People actually moved their money

October 8, 2012 | By | 1 Reply More

A couple years ago, in response to Arianna Huffington’s “Move your Money” campaign, I moved my money from a regional bank to a non-profit credit union. I wasn’t alone, as the Guardian reports:

In the US . . . from the start of 2009 to mid-2010, 1.5 million members joined credit unions in a year – the number of new members usually expected in a 14-year period. When you examine how credit unions works, it’s easy to see why.

Unlike big banks, credit unions don’t engage in any form of casino finance. When you deposit money into a credit union account, it isn’t invested anywhere or gambled in any way. The only time it is used by the credit union is when it is loaned to other account holders; and even then it is guaranteed by an FSA scheme, meaning that it won’t be lost if the loan repayments aren’t met. Those who join credit unions are not customers, but members – like a co-operative.


Category: Corporatocracy, Economy, Simple living

About the Author ()

Erich Vieth is an attorney focusing on consumer law litigation and appellate practice. He is also a working musician and a writer, having founded Dangerous Intersection in 2006. Erich lives in the Shaw Neighborhood of St. Louis, Missouri, where he lives half-time with his two extraordinary daughters.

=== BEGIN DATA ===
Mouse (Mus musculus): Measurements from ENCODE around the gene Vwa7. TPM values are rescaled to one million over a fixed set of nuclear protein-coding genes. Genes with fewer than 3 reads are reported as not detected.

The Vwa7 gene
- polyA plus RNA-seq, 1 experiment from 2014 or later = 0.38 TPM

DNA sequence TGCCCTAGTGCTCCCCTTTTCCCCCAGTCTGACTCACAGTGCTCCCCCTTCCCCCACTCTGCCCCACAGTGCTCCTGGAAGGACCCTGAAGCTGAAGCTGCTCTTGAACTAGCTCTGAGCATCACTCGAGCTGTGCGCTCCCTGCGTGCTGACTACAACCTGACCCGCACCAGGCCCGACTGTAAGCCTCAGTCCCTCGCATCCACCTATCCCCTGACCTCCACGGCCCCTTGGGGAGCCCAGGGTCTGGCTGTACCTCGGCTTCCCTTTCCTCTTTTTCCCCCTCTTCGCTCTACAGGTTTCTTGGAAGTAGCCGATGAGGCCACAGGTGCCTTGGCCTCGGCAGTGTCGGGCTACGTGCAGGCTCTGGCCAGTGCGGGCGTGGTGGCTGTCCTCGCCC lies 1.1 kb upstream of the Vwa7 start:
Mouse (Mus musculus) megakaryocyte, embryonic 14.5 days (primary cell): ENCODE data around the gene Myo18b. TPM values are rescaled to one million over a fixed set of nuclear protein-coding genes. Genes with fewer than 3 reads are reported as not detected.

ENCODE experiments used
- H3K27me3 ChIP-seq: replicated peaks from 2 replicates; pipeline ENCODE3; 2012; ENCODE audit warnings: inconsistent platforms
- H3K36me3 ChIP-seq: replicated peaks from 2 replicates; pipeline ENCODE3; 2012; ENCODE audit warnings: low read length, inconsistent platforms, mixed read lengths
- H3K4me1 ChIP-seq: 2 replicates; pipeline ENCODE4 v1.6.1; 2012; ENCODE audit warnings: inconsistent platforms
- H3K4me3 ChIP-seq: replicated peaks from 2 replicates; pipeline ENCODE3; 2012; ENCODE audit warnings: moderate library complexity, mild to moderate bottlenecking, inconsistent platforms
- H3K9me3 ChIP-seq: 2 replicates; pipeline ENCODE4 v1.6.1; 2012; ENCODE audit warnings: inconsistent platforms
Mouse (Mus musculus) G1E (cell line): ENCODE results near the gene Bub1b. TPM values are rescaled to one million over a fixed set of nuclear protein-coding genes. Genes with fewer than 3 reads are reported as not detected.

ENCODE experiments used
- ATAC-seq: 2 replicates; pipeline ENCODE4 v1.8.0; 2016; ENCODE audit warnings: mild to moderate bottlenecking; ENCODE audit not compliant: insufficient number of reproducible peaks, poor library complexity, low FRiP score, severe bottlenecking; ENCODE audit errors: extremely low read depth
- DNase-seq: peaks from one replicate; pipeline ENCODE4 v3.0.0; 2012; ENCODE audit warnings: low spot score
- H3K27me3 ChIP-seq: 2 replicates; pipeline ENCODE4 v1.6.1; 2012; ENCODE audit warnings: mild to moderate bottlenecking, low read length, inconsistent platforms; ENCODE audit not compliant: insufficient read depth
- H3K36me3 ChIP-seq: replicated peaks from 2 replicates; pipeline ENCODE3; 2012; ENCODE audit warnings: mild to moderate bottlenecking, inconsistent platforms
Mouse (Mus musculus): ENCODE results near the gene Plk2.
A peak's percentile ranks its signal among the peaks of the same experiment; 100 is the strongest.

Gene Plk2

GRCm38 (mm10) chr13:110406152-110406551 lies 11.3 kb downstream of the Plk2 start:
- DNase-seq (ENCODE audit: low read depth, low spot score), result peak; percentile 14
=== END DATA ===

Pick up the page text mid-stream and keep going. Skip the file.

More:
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  1. Niklaus Pfirsig says:

    I have been with a credit union member for over 30 years.

    When the 2 big 2 fail banker were whining for multi billion dollar bailouts, my credit union refunded millions in mortgage interest overage to members. Those refunds have averaged around $400.

    Proof positive that, in spite of the constant stream of bullshit about “Free Market” and “Competition” they spew forth, bankers put about as much faith in the free market as Christians place in Vishnu: Bank lobbing groups, lead by ALEC Corporate member ABA (American Bankers Association)are buying legislation that will strip credit unions of their non-profit status, thus requiring them to pay taxes.

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